Post by: n9voc on January 23, 2008, 10:21:28 PM
The "innards" of the Bug Eyed Monster.  Yep, 5x7 Roadmaster speakers from Waly World (20.00 for the pair), scavenged transformer and computer grade filter capacitors.  In the second pic a closeup of the "buisiness end" of the boards - note the HOT GLUE board mounting.  (Glue Guns - not just for crafties anymore).  The heat sinks on the TDA2003 chips are anodized aluminum.
Title: Re: TDA2003 based Guitar Amp
Post by: joecool85 on January 24, 2008, 07:32:20 AM
Why such giant caps on the power supply?  (The ones as tall as the transformer lol)
Title: Re: TDA2003 based Guitar Amp
Post by: n9voc on January 25, 2008, 06:38:11 AM
Simple reason for the BIG caps - I got them FREE, and had the space in the case. 
Title: Re: TDA2003 based Guitar Amp
Post by: n9voc on February 19, 2008, 02:13:16 AM
Attached is an improvement I made in the B.E.M.   Moving the injection point for a tape player/CD/external audio seems to work better in the new location. 8)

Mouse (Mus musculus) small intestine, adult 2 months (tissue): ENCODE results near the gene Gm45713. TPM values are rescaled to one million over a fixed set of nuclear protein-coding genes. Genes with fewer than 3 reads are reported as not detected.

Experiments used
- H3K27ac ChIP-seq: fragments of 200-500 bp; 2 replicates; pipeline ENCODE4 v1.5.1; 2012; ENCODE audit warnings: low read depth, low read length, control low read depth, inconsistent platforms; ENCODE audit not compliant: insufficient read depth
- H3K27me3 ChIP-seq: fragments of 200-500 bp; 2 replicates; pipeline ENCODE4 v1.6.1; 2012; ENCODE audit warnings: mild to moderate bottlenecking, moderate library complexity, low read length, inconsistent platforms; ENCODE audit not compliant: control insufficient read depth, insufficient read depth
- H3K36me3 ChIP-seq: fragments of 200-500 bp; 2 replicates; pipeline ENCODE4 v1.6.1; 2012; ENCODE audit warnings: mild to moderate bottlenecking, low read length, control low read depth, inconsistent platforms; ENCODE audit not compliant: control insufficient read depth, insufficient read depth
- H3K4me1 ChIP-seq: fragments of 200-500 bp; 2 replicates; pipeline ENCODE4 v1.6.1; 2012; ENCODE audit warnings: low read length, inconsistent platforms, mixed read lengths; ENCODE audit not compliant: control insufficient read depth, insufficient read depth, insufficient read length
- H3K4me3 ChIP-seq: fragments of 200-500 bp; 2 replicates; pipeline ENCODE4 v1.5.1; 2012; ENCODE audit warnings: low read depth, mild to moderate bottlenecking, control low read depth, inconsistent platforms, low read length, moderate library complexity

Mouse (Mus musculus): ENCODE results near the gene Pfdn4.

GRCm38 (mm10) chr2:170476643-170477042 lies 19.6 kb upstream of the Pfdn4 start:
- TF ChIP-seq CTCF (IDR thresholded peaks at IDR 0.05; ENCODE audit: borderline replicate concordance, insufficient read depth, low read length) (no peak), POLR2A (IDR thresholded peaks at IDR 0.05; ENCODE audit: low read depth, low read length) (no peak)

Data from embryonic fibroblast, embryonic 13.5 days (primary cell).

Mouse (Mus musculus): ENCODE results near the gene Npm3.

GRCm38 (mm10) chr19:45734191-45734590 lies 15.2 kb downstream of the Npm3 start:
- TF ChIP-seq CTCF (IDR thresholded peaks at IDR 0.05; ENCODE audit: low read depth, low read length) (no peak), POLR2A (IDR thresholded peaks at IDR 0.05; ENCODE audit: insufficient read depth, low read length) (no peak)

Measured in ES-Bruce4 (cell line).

Title: Re: TDA2003 based Guitar Amp
Post by: casiomax on April 16, 2008, 07:36:53 AM
i dont really understand electronics, but from what i see, the front stage was with a FET pre-amp, can i eliminate this, and use other pre-amp? or the FET stage is critical?

I have built the tda2003 stage, and put an 8ohm speaker on each output, plug it to my electric-acoustic guitar, it already made a loud sound.

the pre-amp that i was thinking is the Tonemender from runoffgroove.com

thanks.
Title: Re: TDA2003 based Guitar Amp
Post by: n9voc on April 16, 2008, 10:46:00 PM
Casiomax,
Yes, you certainly can use a different preamp with this unit.  I used the FET as an impedance matching device only, to give me a higher "front end" impedance going into the amplifier.